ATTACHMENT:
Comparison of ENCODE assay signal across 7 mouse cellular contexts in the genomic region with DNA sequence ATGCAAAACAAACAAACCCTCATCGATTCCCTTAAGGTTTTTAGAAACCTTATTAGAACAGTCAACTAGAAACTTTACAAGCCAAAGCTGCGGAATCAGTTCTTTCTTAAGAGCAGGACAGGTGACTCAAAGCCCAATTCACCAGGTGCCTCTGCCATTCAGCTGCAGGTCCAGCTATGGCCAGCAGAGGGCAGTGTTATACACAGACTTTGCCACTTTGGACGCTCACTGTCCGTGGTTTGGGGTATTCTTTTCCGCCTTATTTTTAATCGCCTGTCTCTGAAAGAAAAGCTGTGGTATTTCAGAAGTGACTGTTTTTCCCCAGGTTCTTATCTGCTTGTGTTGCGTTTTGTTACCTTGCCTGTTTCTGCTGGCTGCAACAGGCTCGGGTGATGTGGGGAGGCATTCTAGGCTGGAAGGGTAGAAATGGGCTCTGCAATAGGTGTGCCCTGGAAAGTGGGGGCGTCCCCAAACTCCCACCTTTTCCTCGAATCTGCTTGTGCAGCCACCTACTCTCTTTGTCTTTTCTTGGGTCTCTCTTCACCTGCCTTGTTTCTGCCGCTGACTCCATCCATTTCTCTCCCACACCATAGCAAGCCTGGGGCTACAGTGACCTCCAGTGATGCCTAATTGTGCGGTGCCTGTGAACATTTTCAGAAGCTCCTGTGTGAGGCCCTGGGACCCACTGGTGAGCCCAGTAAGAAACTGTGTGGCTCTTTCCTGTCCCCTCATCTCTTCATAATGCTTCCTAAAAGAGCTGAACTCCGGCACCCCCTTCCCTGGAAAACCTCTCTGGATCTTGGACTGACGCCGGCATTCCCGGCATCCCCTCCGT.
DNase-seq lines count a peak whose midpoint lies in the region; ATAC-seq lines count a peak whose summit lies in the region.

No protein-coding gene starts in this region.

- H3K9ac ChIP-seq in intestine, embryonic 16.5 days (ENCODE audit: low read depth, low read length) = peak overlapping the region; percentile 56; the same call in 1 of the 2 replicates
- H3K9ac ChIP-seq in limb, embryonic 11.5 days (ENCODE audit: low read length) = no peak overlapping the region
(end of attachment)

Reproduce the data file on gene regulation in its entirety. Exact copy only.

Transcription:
Comparison of ENCODE assay signal across 7 mouse cellular contexts in the genomic region with DNA sequence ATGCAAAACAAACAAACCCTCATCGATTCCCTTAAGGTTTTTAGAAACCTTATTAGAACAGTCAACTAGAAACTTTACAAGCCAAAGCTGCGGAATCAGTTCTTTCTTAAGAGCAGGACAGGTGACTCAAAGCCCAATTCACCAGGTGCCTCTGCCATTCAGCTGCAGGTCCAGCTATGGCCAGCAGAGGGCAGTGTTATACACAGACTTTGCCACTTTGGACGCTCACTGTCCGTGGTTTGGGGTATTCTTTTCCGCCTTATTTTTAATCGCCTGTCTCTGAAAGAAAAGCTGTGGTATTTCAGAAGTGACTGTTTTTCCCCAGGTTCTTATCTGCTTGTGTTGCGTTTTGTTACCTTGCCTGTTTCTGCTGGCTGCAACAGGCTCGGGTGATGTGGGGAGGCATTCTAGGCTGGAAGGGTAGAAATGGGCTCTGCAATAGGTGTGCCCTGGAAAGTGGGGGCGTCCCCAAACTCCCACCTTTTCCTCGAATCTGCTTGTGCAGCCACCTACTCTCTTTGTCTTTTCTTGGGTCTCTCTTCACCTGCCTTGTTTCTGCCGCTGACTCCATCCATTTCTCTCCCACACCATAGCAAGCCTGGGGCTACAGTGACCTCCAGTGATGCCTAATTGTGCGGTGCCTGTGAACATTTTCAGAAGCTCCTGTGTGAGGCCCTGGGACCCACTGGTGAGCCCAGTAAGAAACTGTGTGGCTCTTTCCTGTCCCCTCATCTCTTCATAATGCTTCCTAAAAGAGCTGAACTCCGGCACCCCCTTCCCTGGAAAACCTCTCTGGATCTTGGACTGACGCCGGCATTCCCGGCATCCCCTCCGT.
DNase-seq lines count a peak whose midpoint lies in the region; ATAC-seq lines count a peak whose summit lies in the region.

No protein-coding gene starts in this region.

- H3K9ac ChIP-seq in intestine, embryonic 16.5 days (ENCODE audit: low read depth, low read length) = peak overlapping the region; percentile 56; the same call in 1 of the 2 replicates
- H3K9ac ChIP-seq in limb, embryonic 11.5 days (ENCODE audit: low read length) = no peak overlapping the region